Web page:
A STUDY out of the University of New South Wales has found children who start school in the year they turn six are more likely to thrive in a formal learning environment compared to their younger peers.
The largest study into delayed school enrolments amongst children in the state, researchers investigated how a child’s age when they begin their schooling correlates to their developmental readiness.
Examining more than 100,000 kindergarten children, the research – which considered geographical and social variation – found one in four families delay school entry until the year their child turns six.
Doctor Kathleen Falster (UNSW and the Australian National University) said the research revealed circumstance altered whether families chose to delay their child’s schooling.
“Boys, younger children, and children from relatively advantaged families and neighbourhoods – particularly in Sydney – were more likely to delay,” she said.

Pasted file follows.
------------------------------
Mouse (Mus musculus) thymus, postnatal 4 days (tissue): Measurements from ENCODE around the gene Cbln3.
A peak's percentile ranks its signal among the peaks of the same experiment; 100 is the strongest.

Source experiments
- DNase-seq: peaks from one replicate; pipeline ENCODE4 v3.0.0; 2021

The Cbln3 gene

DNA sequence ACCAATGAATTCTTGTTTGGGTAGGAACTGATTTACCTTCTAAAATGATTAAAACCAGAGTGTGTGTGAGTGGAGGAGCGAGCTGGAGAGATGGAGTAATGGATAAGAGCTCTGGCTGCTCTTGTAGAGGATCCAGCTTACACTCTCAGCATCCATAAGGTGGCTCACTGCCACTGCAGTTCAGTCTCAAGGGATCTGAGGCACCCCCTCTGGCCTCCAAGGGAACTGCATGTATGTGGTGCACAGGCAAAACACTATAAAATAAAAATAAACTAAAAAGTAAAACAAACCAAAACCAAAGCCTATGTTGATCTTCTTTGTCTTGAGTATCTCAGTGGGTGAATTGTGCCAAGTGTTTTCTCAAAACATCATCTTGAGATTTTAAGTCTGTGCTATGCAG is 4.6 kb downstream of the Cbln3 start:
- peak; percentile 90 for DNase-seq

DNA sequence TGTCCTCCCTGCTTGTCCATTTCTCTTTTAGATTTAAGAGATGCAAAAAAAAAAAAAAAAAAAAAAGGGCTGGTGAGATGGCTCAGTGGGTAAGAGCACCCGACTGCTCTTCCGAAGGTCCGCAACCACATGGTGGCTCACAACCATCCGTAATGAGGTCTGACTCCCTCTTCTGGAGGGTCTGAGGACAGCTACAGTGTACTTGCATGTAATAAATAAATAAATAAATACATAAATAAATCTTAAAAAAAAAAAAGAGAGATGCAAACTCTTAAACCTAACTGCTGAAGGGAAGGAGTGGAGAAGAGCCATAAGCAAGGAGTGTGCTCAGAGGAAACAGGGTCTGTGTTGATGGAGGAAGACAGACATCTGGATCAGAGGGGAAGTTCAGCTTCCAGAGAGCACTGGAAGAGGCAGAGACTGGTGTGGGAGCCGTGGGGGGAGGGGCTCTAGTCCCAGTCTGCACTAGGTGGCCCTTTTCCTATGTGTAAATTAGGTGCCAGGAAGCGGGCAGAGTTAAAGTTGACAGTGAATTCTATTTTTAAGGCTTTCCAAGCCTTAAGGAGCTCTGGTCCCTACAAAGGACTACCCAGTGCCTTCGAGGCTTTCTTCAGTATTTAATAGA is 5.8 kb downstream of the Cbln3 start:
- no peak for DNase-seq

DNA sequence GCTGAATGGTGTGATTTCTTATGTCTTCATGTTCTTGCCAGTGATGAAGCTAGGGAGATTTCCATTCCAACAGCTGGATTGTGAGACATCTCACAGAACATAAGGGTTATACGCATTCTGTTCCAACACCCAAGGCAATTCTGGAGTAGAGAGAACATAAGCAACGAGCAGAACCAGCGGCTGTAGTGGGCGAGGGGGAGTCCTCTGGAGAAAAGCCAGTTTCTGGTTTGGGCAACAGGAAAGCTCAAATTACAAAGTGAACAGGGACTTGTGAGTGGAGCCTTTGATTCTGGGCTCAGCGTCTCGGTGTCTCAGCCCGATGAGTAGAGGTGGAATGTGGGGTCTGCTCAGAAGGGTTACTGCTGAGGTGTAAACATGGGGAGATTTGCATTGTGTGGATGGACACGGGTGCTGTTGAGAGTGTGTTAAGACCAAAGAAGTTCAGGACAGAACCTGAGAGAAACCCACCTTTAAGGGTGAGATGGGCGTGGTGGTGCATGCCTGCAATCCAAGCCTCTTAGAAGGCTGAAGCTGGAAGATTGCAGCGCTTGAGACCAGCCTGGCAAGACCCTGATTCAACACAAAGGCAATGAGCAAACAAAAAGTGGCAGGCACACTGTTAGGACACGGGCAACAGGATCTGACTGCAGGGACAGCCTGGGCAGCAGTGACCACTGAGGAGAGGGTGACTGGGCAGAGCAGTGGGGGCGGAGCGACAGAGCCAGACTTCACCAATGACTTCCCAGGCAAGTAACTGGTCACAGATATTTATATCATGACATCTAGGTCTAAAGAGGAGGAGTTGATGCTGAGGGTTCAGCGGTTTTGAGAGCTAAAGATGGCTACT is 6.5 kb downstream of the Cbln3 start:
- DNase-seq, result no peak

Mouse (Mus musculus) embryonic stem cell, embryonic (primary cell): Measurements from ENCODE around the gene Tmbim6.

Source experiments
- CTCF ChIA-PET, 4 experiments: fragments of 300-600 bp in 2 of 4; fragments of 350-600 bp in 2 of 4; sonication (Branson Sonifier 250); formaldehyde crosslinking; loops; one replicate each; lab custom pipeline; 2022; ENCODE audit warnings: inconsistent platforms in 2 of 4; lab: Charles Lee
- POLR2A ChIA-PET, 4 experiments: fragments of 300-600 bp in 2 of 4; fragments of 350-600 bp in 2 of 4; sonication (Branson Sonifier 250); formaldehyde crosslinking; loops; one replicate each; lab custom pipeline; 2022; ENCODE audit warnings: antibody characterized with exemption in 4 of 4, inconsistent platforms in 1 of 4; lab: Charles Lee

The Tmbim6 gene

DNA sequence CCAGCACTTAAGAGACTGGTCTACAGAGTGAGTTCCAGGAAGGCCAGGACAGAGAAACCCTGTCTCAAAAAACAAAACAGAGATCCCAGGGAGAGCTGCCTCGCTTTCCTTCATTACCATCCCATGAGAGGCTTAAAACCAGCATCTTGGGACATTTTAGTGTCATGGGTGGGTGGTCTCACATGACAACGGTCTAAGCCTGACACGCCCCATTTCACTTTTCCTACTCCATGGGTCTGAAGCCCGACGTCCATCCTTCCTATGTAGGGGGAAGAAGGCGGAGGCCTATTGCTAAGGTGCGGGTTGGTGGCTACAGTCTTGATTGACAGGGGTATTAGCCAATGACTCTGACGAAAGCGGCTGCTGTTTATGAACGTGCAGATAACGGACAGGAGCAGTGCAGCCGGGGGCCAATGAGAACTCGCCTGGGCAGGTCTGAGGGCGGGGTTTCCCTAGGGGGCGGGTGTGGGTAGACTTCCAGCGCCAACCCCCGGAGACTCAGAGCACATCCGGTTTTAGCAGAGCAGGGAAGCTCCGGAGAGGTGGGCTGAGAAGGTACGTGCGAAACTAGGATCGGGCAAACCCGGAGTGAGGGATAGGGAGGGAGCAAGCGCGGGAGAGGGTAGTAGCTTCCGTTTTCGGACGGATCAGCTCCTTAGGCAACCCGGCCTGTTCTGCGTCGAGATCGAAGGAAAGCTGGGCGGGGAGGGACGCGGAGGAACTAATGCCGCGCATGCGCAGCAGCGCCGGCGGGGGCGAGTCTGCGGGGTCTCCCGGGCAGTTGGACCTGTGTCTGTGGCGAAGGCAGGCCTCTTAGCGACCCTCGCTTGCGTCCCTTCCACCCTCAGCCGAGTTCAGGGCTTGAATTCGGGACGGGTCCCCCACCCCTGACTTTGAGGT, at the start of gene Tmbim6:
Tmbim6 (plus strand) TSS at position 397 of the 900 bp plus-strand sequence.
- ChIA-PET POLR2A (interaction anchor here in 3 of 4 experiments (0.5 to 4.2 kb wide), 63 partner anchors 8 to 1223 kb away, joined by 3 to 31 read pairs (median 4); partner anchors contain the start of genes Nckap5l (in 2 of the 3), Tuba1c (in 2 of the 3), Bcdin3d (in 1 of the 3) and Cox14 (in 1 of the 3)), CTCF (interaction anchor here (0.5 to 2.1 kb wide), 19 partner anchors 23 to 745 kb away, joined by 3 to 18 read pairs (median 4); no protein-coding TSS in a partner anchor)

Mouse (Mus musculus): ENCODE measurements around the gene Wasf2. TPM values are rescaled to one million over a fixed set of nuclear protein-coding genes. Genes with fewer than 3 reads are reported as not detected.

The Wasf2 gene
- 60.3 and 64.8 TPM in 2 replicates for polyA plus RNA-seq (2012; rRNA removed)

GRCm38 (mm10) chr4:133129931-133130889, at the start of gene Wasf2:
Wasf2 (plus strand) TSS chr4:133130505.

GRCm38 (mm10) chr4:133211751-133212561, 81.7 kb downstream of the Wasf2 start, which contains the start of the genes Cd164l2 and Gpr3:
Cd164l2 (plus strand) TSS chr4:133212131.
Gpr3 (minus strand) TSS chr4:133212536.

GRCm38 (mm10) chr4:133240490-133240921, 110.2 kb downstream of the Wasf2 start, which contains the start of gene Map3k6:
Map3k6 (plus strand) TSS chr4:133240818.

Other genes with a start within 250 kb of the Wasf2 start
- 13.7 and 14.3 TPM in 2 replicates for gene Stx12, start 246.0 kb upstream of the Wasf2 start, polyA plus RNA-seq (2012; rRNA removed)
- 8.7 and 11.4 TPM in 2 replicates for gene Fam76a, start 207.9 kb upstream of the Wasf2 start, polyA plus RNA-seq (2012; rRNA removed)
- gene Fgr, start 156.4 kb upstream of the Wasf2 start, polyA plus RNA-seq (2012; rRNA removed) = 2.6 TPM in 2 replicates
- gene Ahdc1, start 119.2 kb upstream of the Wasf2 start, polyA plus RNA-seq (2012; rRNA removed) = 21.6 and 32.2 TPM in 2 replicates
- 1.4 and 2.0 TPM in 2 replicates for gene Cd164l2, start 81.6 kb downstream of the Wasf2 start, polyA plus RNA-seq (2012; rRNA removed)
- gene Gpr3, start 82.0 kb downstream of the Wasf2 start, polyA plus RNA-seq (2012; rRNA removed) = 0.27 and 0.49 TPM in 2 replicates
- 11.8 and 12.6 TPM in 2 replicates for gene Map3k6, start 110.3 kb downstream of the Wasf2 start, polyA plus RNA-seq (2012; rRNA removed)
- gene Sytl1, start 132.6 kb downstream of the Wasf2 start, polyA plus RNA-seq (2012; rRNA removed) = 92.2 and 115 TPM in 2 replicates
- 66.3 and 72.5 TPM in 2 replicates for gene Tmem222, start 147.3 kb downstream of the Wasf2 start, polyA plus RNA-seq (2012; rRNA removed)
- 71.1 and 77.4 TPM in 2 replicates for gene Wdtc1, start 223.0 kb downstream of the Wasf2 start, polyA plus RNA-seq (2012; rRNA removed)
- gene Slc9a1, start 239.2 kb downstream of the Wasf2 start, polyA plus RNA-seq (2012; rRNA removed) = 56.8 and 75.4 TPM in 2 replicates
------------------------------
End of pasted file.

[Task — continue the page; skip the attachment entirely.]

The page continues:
“This might be because parents and teachers believe that boys and younger children are often less school-ready – but delaying school entry can come at an additional cost for families, especially if the alternative is expensive childcare.”
The data indicated a strong connection between age and developmental skills in the first year of school, marking the first time this relationship has been quantified in an Australian context. The dataset – led by UNSW’s Doctor Mark Hanly – was recently published in the academic journal “Early Childhood Research Quarterly”.
The researchers also found a strong relationship between age and developmental skills in the first year of school.
“When we compared their (children born between August and December) developmental data there was a clear trend: outcomes improved with each additional month of age,” said study lead Dr Mark Hanly.
“Month-on-month these differences are quite small, there’s not a big gap between Augustborn children and September-born children, for example. However, accumulated over a full year, these differences add up, and unsurprisingly there is quite a large development gap between 4 ½ yearolds and 6-year-olds.”